August 31, 2010

Tips for Traveling with Your Dog

Filed under: Traveling with Pets — Dr. Amber Reed @ 8:48 am

While traveling with your dog is by no means impossible, you will need to be more organized and make the necessary plans for you and your dog to travel comfortably.  Traveling with any pet can be a lot of fun but if you’re not properly prepared the stresses sometimes outweigh the rewards.  You’ll need not only to plan the travel arrangements but also to plan for any kind of emergencies that may come up along the way.

First and foremost, make sure that your dog has a collar with the most recent information so your dog can be returned to you safely if he manages to get away.  Some pet owners have already had a microchip implanted on their dog to make it even easier to be reunited with a lost dog.  While this technology isn’t always necessary, many pet owners find peace of mind knowing that their dog can be easily identified in case of an emergency.

Beyond proper identification, you’ll need to make the travel plans.  If you are travelling by air, you need to carefully consider the health and safety of your dog.  While small dogs are sometimes allowed to fly in a pet carrier that stows under your seat, not all airlines allow it.  Furthermore, larger dogs will usually have to travel as cargo which is not an enjoyable experience for even the most relaxed dogs.  As such, you may want to consider other transportation alternatives.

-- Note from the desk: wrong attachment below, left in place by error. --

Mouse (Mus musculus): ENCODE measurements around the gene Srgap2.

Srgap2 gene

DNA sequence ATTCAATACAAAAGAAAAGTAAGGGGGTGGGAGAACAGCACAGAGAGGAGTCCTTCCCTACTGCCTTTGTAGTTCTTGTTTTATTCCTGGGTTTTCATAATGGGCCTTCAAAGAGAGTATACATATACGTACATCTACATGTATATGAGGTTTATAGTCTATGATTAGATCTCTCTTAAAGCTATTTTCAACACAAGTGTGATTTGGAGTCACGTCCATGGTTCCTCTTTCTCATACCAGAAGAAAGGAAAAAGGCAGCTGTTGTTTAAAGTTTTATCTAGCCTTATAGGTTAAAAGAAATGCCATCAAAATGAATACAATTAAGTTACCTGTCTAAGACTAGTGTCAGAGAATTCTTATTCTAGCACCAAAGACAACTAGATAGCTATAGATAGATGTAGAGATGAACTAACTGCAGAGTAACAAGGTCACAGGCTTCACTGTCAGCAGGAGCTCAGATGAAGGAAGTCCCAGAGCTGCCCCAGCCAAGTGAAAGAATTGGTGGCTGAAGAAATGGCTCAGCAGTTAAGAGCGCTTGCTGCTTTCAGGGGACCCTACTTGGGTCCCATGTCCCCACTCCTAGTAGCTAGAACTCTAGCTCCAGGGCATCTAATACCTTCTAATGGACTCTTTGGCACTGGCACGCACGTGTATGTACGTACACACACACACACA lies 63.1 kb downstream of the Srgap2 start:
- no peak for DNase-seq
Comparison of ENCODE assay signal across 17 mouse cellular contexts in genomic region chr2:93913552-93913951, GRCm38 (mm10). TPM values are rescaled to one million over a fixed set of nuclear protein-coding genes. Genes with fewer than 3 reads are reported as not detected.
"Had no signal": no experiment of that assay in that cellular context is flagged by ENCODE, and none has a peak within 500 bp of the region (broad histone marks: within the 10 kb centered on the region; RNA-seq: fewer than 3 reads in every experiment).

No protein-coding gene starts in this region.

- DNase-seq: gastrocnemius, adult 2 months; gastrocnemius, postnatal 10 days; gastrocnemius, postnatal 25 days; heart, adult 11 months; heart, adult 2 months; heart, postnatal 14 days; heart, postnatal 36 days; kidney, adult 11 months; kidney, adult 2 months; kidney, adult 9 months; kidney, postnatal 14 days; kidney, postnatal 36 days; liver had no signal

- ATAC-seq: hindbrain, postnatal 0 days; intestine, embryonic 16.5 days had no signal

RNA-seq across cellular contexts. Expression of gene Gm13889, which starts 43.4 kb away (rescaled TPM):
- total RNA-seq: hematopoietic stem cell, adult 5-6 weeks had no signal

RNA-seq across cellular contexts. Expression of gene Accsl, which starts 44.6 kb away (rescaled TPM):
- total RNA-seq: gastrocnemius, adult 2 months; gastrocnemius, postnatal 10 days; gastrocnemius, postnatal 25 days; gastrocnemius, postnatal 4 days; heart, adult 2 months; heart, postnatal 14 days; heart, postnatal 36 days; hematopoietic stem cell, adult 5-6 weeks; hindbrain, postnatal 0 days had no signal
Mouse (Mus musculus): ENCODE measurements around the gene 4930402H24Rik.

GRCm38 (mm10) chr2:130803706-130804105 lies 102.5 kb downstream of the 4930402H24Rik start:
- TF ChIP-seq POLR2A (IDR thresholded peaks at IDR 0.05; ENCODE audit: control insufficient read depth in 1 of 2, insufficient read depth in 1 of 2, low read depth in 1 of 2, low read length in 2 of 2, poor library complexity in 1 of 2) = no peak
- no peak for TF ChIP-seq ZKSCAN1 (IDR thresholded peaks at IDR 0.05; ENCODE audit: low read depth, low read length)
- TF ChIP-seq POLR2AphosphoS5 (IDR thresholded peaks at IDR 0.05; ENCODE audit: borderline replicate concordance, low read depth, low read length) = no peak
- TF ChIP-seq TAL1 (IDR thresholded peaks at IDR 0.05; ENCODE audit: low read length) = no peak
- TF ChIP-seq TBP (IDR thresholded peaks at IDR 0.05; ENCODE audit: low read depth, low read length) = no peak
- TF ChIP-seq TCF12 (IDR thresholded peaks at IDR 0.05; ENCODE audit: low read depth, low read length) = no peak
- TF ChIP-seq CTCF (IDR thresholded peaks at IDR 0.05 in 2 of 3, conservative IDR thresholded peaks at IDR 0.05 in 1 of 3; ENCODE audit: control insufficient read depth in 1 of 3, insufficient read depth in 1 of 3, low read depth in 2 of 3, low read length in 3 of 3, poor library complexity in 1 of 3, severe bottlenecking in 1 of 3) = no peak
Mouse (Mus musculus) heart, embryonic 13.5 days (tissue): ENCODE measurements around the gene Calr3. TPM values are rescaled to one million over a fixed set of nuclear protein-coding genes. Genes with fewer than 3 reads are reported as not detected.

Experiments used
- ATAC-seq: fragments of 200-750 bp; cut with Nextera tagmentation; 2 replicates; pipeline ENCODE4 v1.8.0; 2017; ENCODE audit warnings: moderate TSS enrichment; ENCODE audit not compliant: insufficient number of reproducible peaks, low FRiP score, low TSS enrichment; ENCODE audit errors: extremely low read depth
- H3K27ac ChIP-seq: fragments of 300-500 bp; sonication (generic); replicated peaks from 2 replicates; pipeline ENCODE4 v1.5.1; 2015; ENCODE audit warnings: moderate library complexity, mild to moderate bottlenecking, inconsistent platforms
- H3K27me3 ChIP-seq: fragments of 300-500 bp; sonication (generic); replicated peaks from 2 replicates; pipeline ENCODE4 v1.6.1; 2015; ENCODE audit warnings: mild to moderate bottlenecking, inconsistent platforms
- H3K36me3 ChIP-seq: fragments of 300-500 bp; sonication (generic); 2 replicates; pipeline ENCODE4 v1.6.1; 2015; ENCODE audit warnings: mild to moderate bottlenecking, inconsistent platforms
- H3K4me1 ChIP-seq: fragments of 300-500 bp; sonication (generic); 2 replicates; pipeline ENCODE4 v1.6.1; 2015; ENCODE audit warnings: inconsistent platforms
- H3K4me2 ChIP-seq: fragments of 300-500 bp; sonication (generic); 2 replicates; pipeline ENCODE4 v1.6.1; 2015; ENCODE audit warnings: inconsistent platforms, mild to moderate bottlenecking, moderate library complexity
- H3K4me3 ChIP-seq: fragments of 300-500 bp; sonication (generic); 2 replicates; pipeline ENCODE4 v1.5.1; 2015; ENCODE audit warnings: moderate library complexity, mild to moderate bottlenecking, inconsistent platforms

Traveling with your dog by car is a more comfortable experience for your dog.  Especially if your dog has been crate trained, he will usually be fine on a long car journey as long as you make frequent stops for toileting.  Also, bring plenty of food and water whenever you are traveling with your dog.  Finally, if your dog tends to get car sick, be sure to cover seats and surfaces so they can easily be cleaned.  Many dog owners find it’s beneficial to practice short trips to acclimatize their dogs to traveling.

August 30, 2010

Breeding Your Dog

Filed under: breeders — Dr. Amber Reed @ 8:44 am

From time to time, dog owners decide they would like to breed their dog.  Whether they want to get another pup just like the one they already have, or they’re looking to teach their children about the birds and the bees, you should not enter into the decision to breed your dog lightly.  Even if you are breeding your dog to try to make money, it is important to realize that you might breed the cutest puppies yet still struggle to find homes for them.  In fact, there are a wide range of good reasons you should not breed your dog.

First of all, you have no actual control over the temperament or appearance of new puppies.  Like in all breeding situations, the traits of the puppies will reflect a mixture of their parents’ traits good or bad.  Even in situations where dogs have been cloned, the temperament of the new dogs cannot be controlled as environmental factors come into play at every biological level.  If you are looking to find a similar dog to the one you already have, there is no guarantee that you will succeed.